Norwegian Language Blog

Flip those Rs. Posted by on Feb 20, 2009 in Uncategorized

One of you eager learners requested that I do a little lesson on flipping Rs.  You might be wondering what flipping means vs. rolling.  In Spanish, for example, you roll and flip Rs.  In Norwegian, you just flip them.  The difference is how long you let your tongue vibrate for on the roof of your mouth.  In Spanish, when a word ends in R, it is usually rolled.  In the word tres (three), however, the R is flipped. Flipping is shorter. 

It is hard to teach this kind of pronunciation without being right there in front of you so you can see my mouth and hear the sounds I produce, but I’ll try to explain it.  To flip your R, start by saying “aaahh” as if the doctor is looking down your throat with a popsicle stick laying flat on your tongue.  Then pretend the popsicle stick is gone, lift your tongue in a kind of curling upward motion and stop quickly after you hit the roof of your mouth.  Practice this many times until you hopefully hear what sounds like a cross between an R and a D.  It really almost does sound like a D. 

Just to clarify, not every R in Norwegian is meant to be flipped.  Like the word norsk (Norwegian) for example, is pronounced “norshk.”  And the word fort (fast) is pronounced “fooort.”  Usually when an R is at the end of a word, such as many verbs in the present tense like gleder (looks forward to), elsker (loves), svømmer (swims) and sitter (sits), the R is to be flipped.  Or when the R is somewhere in the middle of the word, it is often flipped, like in frist (deadline), trappene (the stairs), krydder (spices), and markere (infinitive of ‘to mark’).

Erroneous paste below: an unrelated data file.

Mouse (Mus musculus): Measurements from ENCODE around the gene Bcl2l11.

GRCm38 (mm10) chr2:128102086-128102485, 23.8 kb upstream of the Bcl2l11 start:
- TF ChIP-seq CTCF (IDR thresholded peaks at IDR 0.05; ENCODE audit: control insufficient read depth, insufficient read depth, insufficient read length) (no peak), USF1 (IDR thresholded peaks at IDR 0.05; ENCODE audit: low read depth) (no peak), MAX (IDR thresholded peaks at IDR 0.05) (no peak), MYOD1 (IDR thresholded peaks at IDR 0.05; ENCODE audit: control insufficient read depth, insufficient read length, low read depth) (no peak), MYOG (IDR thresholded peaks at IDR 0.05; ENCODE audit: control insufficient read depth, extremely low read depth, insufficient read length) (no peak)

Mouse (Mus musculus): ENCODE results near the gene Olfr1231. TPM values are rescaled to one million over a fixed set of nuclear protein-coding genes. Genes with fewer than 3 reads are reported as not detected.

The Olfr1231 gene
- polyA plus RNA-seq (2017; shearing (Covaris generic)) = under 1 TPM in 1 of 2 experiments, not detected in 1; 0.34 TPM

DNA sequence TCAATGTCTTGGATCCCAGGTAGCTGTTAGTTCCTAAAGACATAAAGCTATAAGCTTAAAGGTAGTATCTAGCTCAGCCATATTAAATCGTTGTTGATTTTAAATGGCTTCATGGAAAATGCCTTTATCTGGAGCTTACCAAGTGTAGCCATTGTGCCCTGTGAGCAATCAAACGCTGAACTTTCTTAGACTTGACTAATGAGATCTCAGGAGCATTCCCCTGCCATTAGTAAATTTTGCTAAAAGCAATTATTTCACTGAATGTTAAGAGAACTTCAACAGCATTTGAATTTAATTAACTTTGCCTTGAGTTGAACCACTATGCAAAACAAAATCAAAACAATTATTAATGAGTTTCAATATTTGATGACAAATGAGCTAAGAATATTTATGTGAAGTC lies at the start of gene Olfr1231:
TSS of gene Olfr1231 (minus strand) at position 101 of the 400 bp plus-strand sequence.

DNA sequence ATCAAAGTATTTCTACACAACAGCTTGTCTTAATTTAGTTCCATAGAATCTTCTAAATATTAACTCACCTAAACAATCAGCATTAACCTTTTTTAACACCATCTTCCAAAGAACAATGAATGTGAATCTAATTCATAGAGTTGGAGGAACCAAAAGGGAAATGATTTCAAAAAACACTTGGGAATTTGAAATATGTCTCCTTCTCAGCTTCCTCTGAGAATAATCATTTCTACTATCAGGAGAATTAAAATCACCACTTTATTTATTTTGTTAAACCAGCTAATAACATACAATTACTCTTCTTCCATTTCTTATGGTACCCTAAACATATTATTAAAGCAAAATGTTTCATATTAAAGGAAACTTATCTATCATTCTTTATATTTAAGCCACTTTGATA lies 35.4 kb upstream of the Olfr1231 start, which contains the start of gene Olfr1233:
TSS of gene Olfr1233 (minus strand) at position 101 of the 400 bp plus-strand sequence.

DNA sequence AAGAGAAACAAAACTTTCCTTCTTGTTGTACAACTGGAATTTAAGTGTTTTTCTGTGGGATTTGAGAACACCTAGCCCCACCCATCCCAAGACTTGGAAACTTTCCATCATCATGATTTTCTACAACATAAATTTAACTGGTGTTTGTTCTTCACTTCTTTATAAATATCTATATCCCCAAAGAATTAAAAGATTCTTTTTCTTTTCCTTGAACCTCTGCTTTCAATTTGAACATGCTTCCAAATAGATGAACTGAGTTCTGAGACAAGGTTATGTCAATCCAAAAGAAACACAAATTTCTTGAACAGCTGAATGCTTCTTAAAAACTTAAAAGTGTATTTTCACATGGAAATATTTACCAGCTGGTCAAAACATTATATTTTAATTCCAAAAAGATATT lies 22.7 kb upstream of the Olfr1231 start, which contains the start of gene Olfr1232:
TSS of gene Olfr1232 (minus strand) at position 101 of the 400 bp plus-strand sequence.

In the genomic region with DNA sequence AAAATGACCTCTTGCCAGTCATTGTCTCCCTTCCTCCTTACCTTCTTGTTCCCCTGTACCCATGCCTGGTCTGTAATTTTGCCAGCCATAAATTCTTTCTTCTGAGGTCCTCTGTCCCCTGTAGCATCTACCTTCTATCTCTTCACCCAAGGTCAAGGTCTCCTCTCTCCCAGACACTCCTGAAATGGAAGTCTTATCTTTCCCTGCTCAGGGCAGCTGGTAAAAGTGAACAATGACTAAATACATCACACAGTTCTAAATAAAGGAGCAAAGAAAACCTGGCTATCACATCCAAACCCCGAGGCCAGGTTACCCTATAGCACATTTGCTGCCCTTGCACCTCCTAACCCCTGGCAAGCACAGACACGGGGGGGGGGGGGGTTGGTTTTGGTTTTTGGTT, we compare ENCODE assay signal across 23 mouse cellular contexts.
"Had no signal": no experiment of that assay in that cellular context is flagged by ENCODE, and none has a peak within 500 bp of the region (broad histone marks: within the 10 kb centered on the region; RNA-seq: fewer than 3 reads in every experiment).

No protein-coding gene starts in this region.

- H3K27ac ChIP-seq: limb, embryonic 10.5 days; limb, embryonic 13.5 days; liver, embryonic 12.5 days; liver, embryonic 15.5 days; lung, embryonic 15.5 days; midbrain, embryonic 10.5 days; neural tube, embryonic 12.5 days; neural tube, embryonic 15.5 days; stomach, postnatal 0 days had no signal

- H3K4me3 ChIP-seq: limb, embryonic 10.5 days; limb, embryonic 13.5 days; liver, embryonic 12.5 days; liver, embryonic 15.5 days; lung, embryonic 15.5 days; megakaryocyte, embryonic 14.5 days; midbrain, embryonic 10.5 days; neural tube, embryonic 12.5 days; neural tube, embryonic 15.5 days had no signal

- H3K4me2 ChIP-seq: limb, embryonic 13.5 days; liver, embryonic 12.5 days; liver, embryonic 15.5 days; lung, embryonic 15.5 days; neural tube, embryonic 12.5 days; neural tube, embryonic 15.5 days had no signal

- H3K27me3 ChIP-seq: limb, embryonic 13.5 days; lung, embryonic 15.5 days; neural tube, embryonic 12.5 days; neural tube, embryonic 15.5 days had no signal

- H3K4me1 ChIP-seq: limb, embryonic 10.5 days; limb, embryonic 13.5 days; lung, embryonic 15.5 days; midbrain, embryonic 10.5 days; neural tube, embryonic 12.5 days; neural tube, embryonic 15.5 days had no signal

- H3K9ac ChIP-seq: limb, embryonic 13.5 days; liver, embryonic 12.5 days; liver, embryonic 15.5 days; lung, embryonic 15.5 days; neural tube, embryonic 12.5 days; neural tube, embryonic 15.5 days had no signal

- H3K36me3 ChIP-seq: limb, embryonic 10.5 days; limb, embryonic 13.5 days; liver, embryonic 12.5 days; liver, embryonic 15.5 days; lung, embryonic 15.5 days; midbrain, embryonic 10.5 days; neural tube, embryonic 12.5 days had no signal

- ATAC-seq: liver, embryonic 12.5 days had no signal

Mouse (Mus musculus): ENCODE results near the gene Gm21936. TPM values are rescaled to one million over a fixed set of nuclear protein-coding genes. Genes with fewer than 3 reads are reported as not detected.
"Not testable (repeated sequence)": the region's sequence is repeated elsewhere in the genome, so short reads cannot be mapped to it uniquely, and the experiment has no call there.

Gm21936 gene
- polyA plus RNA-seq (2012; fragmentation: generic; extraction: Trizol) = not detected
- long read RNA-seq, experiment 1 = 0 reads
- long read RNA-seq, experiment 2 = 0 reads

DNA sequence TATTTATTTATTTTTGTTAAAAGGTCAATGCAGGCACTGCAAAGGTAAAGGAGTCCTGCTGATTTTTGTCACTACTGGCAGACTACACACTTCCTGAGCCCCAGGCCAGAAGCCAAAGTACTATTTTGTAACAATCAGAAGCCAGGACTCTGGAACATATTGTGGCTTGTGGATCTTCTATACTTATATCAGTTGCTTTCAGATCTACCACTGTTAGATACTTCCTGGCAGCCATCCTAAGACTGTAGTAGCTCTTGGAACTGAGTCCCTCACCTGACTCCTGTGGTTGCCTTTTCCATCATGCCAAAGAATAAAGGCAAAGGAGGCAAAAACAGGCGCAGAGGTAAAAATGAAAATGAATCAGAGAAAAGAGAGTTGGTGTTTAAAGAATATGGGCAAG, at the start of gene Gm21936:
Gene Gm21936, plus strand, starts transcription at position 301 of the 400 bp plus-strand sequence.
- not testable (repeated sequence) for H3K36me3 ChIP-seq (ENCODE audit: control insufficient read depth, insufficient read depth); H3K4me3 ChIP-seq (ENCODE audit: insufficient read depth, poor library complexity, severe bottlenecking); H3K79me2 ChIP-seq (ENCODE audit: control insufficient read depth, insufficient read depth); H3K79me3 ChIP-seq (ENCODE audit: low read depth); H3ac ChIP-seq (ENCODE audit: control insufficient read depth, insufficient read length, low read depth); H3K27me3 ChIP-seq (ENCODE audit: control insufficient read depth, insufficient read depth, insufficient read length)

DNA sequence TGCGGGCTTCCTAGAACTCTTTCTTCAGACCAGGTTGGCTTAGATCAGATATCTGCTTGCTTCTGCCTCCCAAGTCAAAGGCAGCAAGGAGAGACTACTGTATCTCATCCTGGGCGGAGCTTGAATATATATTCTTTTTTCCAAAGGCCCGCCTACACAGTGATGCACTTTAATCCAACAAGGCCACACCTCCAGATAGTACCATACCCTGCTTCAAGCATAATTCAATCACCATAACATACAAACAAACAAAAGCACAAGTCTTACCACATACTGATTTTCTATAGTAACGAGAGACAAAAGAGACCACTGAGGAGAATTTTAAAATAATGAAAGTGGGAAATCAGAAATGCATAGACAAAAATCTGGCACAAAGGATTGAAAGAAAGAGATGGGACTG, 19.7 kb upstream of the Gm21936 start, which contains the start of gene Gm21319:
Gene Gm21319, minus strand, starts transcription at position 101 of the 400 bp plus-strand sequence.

Most Rs at the beginnings of words are flipped as well.  Such as røre (infinitive of to move), religion (religion), and regner (present tense of ‘to rain’). 

There are actually very few instances in which you do not flip your Rs in Norwegian, and they are few and far between, so it’s a good idea for you to practice up on the flipping method so that you can pronuonce your Rs correctly.  I hope my instructions for flipping your Rs make sense.  If you have some sort of audio to listen to, I suggest you practice in front of a mirror while listening to someone speak Norwegian.  If you can both see what your mouth is doing and you know what it is supposed to sound like, it should be easier to figure out how to reproduce the noise.  Happy flipping! 

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About the Author: kari

I attended St. Olaf College in Northfield, MN, where I majored in Norwegian and History. During college, I spent almost a year living in Oslo, Norway, where I attended the University of Oslo and completed an internship at the United States Embassy. I have worked for Concordia Language Villages as a pre-K Norwegian teacher and have taught an adult Norwegian language class. Right now, I keep up by writing this Norwegian blog for Transparent Language. Please read and share your thoughts! I will be continuing this blog from my future residence in the Norwegian arctic!


  1. Lydia:

    I’m really enjoying your posts, Kari! I like when you do the phoneticized versions of words, like you do at the beginning of this post; it’s good for those of us whose ears are not so linguistically-attuned.

  2. Angelus:

    Tusen takk for sharing, Kari. I have a lot of problems about pronuntiation in norwegian, so different from my native Spanish! For example, I still can’t get the “potato” (to ‘close’ my throat, I don’t know how to explain that) or how to pronounce the letters we don’t have on Spanish or on English, to not to mention y-u-o…

    But, I gonna learn. Just question of time.

    Takk for lærer!

  3. Kari:

    What about the potato? Maybe I can help you if I know what sound you are trying to make.

  4. Jens:

    Hei Kari,

    To follow up on the pronounciation of ‘R’ in Norway, you should do a post on how the L is pronounced. I have not had any contact with folk fra Tromsø, med har slekninger som bor i Hallingdal. Folk from there use a thick L and to me it sounds like when they say, f.eks “Hallingdal” its sounds like “Hallindarrr” Hva er noen av dine opplevelser?